It’s that time of year when many cyclists are cranking up the miles for some long, hot rides….which also means a need for more hydration. I’m sure most of you have at least one (but probably two) bottle cages on your bike. But what do you do when you’re in need of carrying more than two bottles?
Making a stop at a convenience store or somewhere else to fill up your bottles is one option for sure. If you don’t like making stops or will be riding somewhere that doesn’t have much for civilization around, then taking along a third (or even fourth) bottle is a must. To be honest, I’ve been on many hot weather rides where even having three bottles wasn’t enough, and I still had to stop in and fill up at a convenience store.
Many cyclists use the third bottle or maybe even take one of those water backpacks along, but if this is something new to you…you might be wondering where the heck that third bottle goes. Sure there is the option of putting a third cage on your seat post or somewhere else on your bike, but many cyclists (including myself) put it in the back pouch.
I find that it actually fits nicely in the middle pouch and once I get pedalling, I don’t even know it’s there. The funny thing is that the bottle doesn’t even become boiling hot. I honestly don’t know why this is, but you’d think with it being exposed to body heat and the sun’s rays that it would heat right up…but I haven’t experienced this yet. But just to make sure it stays as cool as possible, you might want to consider making that 3rd bottle (or all your bottles) a Wooly Mammoth from Hydrapak. Yes, they supplied me with one to try out….but you know I’m being honest when I say that the bottle does a great job at keeping the water cooler than a non-insulated one.
How about you? Let’s hear your thoughts on long, hot rides…and what you do for hydration. But as you make your way down to the comments section, be sure to have a look at what our nutritionist Kelli has to say about staying hydrated on your rides.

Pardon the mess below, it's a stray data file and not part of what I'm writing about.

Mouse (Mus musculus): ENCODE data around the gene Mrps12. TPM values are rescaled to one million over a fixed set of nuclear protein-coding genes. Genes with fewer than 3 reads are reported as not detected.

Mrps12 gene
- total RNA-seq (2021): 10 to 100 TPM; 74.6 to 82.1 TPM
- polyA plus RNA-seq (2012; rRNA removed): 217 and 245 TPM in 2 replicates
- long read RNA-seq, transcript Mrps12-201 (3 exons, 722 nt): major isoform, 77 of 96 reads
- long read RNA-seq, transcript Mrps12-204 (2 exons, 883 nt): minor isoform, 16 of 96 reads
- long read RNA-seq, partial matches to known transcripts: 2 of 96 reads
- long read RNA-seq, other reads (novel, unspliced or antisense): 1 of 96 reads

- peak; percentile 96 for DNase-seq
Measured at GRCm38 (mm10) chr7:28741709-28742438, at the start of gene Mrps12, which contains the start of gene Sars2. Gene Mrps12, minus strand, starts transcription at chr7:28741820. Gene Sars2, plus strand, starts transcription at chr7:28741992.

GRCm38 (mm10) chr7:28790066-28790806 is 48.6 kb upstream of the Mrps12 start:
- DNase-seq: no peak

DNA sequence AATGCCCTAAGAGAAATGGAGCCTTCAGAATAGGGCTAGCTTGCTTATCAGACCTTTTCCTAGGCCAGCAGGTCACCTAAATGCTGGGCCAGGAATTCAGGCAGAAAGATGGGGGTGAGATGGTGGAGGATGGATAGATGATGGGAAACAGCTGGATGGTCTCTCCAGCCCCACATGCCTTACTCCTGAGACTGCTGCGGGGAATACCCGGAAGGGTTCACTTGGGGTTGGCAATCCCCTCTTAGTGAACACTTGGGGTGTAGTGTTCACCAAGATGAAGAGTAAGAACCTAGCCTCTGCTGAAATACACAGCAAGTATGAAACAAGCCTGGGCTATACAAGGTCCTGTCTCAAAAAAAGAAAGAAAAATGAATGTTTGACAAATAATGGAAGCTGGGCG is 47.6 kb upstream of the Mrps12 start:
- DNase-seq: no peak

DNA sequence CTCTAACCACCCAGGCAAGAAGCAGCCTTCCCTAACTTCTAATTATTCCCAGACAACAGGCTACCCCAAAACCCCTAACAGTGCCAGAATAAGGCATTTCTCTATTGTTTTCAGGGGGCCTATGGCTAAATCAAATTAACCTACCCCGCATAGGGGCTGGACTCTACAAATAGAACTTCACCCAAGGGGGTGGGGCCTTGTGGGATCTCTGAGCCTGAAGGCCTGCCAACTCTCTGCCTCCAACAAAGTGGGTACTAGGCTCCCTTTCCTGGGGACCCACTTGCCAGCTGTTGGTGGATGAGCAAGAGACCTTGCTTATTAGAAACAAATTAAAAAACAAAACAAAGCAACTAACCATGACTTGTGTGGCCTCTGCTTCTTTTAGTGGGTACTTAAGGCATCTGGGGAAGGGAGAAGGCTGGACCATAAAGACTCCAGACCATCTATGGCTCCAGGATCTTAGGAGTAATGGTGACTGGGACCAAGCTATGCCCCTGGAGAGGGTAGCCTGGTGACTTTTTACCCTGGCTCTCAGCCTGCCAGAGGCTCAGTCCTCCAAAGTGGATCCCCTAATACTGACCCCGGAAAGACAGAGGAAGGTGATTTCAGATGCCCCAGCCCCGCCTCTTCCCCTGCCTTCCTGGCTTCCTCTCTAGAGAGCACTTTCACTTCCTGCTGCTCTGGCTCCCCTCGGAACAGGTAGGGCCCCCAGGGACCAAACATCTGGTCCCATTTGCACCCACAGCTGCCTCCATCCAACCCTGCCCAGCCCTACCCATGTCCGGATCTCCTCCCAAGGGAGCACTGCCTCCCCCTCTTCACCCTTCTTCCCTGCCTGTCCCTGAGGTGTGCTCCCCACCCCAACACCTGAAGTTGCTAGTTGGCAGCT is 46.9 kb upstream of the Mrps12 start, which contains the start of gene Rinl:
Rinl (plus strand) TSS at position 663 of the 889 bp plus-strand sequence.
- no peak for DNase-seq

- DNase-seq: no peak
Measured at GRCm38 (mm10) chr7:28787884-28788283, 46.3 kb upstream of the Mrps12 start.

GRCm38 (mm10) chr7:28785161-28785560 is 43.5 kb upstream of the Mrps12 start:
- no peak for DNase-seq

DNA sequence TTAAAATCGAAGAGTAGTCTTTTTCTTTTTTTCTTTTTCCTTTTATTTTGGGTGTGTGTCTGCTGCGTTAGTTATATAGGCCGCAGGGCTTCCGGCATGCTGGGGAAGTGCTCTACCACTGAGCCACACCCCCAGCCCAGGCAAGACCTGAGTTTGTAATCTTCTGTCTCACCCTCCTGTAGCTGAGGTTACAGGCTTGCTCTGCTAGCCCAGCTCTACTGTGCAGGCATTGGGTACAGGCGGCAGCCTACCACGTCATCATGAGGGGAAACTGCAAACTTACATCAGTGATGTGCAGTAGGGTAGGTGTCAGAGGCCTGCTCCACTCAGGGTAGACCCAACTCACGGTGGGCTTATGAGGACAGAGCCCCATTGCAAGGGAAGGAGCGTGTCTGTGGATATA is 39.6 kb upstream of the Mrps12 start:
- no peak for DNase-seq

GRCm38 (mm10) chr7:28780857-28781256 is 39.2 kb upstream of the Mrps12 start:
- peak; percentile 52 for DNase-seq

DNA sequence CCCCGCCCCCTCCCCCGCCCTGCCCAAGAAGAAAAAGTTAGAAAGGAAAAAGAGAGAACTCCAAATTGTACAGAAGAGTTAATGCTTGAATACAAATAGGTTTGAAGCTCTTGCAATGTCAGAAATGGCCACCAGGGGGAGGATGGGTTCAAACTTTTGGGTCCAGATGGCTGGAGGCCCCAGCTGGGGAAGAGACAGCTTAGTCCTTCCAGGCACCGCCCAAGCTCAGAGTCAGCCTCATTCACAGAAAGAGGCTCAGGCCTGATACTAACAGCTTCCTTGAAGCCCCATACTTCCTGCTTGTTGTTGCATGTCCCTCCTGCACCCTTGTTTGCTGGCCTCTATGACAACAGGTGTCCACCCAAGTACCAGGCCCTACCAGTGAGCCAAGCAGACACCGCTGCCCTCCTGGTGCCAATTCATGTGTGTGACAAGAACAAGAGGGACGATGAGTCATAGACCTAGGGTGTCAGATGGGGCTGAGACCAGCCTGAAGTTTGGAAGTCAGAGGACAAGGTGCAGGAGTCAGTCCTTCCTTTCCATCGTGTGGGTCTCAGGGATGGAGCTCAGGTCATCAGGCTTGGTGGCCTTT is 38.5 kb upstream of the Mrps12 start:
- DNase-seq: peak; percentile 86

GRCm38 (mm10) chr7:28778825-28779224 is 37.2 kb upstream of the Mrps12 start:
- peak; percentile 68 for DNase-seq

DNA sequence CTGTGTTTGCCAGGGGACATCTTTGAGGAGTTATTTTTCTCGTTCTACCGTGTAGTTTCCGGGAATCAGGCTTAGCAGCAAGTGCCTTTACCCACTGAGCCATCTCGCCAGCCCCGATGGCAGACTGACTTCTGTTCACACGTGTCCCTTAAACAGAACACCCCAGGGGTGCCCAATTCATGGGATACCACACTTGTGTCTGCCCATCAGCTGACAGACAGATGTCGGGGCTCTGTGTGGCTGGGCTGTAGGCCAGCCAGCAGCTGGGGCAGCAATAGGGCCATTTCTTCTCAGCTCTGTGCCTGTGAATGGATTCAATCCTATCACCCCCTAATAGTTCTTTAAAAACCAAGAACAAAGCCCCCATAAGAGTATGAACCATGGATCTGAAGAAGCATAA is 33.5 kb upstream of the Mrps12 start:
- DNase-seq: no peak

Important Hydration Information for Cyclists:
1. For every pound of body weight lost during training (through sweat, respiration, and urination), you‘ve lost 15-16 oz. of fluid. Just a 3% loss of body weight due to dehydration can significantly impair your performance, muscle contractile strength, and speed. In fact, the effects of dehydration are:
- 0-1% body weight loss = Thirst
- 2% = stronger thirst, vague discomfort, loss of appetite
- 3% = decreased blood volume, impaired physical performance
- 4% = increased effort for work, nausea
- 5% = difficulty in concentrating
- 6% = failure to regulate body temperature
2. For best performance, avoid dehydration during exercise (don‘t just wait until afterwards to re-hydrate). Aim to consume 16-32 oz. fluid per hour during training; then, replace the remaining losses after.
3. Estimate the amount of fluid you lose during exercise by weighing yourself before & after your training/event. Remember, every pound of weight lost is ~15-16 ounces of fluid (every kilogram of weight is 1 liter of fluid). Form a plan to proactively drink fluid during the event. If you cannot determine your fluid loss by weighing before and after, follow a general rule of thumb: drink 24-32 ounces of fluid/hour for moderate-high intensity endurance events.
4. Most athletes can tolerate 10-13 oz. (300-400 ml) of fluid immediately before their training or competitive event. This can help you stay ahead of dehydration. As always, experiment during training, NOT on race day!
5. On a daily basis, drinking an increased amount of fluid can help your body adjust to retaining a greater volume comfortably.
6. It is also a good idea to kill three birds with one stone and drink fluids that contain carbohydrates and electrolytes.
7. It is even more crucial to stay hydrated if you are exercising in hot and/or humid weather.
8. Rehydrating and replenishing electrolytes and carbohydrates during exercise has been shown to improve performance when exercising 60+ minutes.